Sunday, June 30, 2013

Volunteer Report: 2013 Western States 100 Mile Endurance Run

Welcome to Michigan Bluff
The 2013 Western States 100 Mile Endurance Run (aka The Super Bowl of 100 milers) was held this past weekend in extremely inhospitable conditions. The runners competed not only against the course and themselves, but also the weather as well, as it was the second hottest year since the race's inception in 1974. The Sierra Trailblazers host the Michigan Bluff aid station, and for the second year, Twirly and I spent the day at the timing table checking the runners into the sleepy remnant of a mining town. We really enjoy participating in this epic event, and at 55.7 miles, Michigan Bluff is a great place to handicap the race. In addition, the station closes at 9:45 pm, so we aren't expected to stay up all night, as do some of the stations farther down course. A 30 hour cut-off means many people will be up all night supporting the participants.

Despite addled minds, every ultra runner can associate
David got his EMT certification recently, and joined us this year as a medical volunteer. We arrived Saturday morning to already sizzling temperatures, and began setting up the station. Tables and EZ-up shade tents went up quickly, and by 11 am we were ready for the first runners, who were expected to begin arriving after 1 pm. The Trailblazers have a number of WS100 finishers in their ranks, and I enjoyed talking with a couple of them while we waited. As with most ultras, the range of participants varies from the sponsored elite competitors to the weekend warriors who hold down day jobs and raise families. The fact that Western States holds such a prestigious place in the trail running community makes it that much more impressive that the field still contains so many examples of the "everyman". Many of the volunteers were active ultra-runners, and we passed the time comparing performances and bucket-lists.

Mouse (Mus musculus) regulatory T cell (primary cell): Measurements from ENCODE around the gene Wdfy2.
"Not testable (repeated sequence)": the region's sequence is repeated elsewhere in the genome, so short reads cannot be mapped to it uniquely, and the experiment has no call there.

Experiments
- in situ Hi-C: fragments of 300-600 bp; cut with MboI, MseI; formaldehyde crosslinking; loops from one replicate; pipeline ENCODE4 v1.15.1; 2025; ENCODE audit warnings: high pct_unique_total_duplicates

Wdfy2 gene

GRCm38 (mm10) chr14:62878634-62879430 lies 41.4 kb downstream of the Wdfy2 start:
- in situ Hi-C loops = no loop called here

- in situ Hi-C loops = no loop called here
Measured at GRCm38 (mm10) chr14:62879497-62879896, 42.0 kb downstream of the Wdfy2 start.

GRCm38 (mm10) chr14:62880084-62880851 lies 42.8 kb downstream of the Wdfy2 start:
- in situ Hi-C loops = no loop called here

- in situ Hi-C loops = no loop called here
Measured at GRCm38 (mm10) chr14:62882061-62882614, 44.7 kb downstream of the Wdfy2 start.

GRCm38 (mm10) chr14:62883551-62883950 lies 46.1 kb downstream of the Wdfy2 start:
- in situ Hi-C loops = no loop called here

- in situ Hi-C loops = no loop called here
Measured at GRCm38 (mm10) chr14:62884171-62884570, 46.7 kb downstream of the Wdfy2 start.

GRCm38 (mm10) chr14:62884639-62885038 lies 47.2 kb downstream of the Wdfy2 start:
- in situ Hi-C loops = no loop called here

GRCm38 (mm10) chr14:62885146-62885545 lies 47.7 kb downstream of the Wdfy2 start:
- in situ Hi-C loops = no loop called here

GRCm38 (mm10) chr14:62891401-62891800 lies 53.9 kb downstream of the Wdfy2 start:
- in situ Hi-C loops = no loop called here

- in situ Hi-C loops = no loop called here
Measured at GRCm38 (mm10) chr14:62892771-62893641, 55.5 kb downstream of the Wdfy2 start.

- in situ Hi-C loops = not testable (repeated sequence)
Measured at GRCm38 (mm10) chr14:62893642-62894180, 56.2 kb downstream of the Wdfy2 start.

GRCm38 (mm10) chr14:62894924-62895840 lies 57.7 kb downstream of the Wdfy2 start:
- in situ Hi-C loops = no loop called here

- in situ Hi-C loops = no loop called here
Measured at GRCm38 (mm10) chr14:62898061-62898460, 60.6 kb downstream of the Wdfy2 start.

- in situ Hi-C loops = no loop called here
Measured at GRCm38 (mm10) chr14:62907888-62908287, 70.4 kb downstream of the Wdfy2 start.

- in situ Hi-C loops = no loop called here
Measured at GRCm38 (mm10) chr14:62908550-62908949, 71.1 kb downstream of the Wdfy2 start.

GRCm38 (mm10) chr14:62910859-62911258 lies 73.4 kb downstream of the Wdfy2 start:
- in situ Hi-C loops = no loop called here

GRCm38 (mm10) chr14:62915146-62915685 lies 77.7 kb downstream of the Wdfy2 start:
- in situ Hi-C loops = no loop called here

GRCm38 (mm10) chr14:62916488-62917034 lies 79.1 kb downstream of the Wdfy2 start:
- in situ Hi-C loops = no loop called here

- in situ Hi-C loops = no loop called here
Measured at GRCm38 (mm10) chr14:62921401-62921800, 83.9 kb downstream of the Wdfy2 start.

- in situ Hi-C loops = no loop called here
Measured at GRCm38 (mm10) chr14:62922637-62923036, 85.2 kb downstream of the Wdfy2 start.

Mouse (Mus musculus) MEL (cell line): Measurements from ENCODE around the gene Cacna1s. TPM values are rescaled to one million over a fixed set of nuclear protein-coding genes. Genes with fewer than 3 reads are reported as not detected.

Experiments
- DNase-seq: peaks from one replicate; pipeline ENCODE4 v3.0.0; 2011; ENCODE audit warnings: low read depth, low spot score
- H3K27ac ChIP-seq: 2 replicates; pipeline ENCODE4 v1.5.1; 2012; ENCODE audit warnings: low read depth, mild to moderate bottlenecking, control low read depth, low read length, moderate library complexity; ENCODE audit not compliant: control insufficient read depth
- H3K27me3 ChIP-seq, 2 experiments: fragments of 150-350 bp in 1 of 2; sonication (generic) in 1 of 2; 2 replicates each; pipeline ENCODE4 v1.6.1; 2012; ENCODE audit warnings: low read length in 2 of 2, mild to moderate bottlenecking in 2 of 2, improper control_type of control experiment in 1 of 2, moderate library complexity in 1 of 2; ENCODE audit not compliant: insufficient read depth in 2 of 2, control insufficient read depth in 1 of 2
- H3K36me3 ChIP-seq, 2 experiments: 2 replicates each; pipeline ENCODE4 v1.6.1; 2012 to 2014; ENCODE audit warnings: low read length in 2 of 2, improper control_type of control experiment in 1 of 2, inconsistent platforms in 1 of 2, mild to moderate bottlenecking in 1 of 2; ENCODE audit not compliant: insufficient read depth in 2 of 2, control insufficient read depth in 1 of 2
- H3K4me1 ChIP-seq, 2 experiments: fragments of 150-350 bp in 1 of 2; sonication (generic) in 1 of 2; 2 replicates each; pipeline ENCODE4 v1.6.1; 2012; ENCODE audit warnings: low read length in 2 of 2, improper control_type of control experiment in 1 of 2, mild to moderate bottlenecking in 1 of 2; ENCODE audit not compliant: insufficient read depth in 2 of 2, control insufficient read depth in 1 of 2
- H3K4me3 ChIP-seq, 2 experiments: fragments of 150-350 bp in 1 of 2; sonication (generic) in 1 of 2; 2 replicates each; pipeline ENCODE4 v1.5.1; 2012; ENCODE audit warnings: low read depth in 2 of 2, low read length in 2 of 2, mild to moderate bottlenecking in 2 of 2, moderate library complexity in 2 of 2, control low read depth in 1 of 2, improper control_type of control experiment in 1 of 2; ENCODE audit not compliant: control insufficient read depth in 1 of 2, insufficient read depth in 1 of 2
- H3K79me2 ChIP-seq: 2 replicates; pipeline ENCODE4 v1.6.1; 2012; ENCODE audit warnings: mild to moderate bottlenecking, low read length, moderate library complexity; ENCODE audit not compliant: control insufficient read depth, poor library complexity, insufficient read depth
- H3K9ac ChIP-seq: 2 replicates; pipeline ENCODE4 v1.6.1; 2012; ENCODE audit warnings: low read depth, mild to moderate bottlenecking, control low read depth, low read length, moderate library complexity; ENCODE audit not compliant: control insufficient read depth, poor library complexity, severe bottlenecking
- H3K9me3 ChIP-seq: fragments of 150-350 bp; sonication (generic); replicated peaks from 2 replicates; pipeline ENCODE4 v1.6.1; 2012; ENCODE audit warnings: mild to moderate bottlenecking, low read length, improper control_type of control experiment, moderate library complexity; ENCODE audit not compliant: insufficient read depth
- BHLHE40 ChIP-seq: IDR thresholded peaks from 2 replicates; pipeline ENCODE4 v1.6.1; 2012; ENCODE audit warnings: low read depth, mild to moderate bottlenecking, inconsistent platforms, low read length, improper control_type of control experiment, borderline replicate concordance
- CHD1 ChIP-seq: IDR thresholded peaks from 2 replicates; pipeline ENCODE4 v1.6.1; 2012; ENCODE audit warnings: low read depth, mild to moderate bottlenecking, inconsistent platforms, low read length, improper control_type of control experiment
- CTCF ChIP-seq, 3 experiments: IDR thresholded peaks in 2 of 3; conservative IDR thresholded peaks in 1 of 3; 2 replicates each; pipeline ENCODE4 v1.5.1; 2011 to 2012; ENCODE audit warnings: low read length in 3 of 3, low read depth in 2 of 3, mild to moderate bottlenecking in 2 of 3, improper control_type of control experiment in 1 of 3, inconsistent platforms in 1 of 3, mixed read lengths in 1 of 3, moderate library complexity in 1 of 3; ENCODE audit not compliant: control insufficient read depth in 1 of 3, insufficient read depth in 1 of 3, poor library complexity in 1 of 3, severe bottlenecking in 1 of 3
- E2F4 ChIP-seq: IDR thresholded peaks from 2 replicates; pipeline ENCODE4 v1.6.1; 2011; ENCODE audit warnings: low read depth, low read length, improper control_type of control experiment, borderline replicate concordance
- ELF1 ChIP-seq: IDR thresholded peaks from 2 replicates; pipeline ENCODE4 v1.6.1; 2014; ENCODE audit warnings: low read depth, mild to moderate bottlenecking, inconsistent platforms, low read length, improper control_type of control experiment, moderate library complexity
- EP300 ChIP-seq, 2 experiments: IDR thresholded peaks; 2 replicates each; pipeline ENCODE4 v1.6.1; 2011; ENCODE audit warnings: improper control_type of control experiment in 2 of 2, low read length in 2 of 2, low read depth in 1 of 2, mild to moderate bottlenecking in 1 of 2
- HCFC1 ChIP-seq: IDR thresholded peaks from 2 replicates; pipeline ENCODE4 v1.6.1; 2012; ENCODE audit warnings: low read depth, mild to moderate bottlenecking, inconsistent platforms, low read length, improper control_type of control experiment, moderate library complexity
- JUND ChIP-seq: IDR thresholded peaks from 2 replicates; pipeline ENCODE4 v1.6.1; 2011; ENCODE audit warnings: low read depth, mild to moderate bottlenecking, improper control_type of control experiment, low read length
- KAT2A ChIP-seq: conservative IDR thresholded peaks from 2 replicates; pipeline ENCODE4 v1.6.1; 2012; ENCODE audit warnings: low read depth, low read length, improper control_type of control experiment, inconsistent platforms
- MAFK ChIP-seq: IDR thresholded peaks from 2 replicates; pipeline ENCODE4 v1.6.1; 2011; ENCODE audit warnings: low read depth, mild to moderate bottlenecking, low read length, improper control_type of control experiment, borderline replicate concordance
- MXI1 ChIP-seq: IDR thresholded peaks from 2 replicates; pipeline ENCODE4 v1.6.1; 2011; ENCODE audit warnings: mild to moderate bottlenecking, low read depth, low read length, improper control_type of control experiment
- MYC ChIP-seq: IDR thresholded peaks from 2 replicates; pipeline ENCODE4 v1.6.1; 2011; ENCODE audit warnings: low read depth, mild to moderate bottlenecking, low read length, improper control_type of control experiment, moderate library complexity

In my book, the most impressive ultra runner ever
I got a little star struck when I recognized Ann Trason, 14 time women's champion, in the crowd. I spent a moment vacillating before succumbing to my inner groupie and asking her for a picture. She graciously allowed me to snap a quick photo before continuing with preparing to pace her runner.

As the day progressed, speculation about finishing times and attrition rates occupied the airwaves, and I monitored Twitter and the web for standings and updates. Some were predicting a 20-hour winning time, which would have been unfathomable, despite the heat of the day. Commentators on the iRunFar page were going on about Karl Meltzer's request for the number 420. It seems the "Speedgoat" may be renamed the "Weedgoat", lol.

Olson in control (that's me in the green shirt),
photo by Meghan Hicks/iRunFar
Unsurprisingly, Timothy Olson was the first to arrive at Michigan Bluff. Surprisingly, he arrived at 1:28 PM. Only five minutes off his record breaking pace from 2012, we were all a bit stunned when he crested the climb out of El Dorado Creek. Eight minutes back was Hal Koerner, and it looked like the two were going to egg each other on for the rest of the day.

Only seven minutes behind were Dylan Bowman and Rob Krar, followed by Ian Sharman and Mike Morton. These top six men looked strong and comfortable. None spent much time at the station, stopping for a brief sponge bath and re-supply before trucking off towards Foresthill. 

Hal Koerner in pursuit

Rob Krar continuing to make a name

The Weedgoat doing his thing
Pam Smith was fast into Michigan Bluff
The top women were a little more spread out, and the middle of the top ten looked like they were struggling. Pam Smith was in the midst of building a sizable lead, and Nikki Kimball was beginning to chase down Amy Sproston for second place. Aliza Lapierre and Rory Bosio held off Emily Harrison, and Denise Bourassa, Cassie Scallon and Leila Degrave rounded out the top ten women to arrive in Michigan Bluff. 

Amy Sproston into MB in second place

Kimball giving chase

LaPierre and Bosio holding on
Runners steadily flowed through the station for the rest of the day, the bulk coming through after the 24 hour runner time of 5:20 PM.  Watching the condition of the racers arc from the comfortable elites to the hobbled weekend warriors racing the cut-off is one of my favorite aspects of volunteering. Like a good plot, the momentum of the field builds to a climax, and then attrition takes hold, and the medical tent swells with patients as the carnage begins. It was a case study in heat strategies: power through or let it overwhelm you.

John Vonhof performed miracles on this guy's feet

I did not want to know...
In the end, Olson and Smith would hold on to win in extremely impressive times given the conditions, and Twirly, David and I made it to the Placer Hills High School track in time to witness Pam win the women's division. Always inspirational, the Western States 100 was another learning experience. I have a qualifying race in my pocket and a signed service requirement form. I will be throwing my name in the hat for the 2014 edition.
Pam Smith wins by over 40 minutes

The Weedgoat snares a top ten

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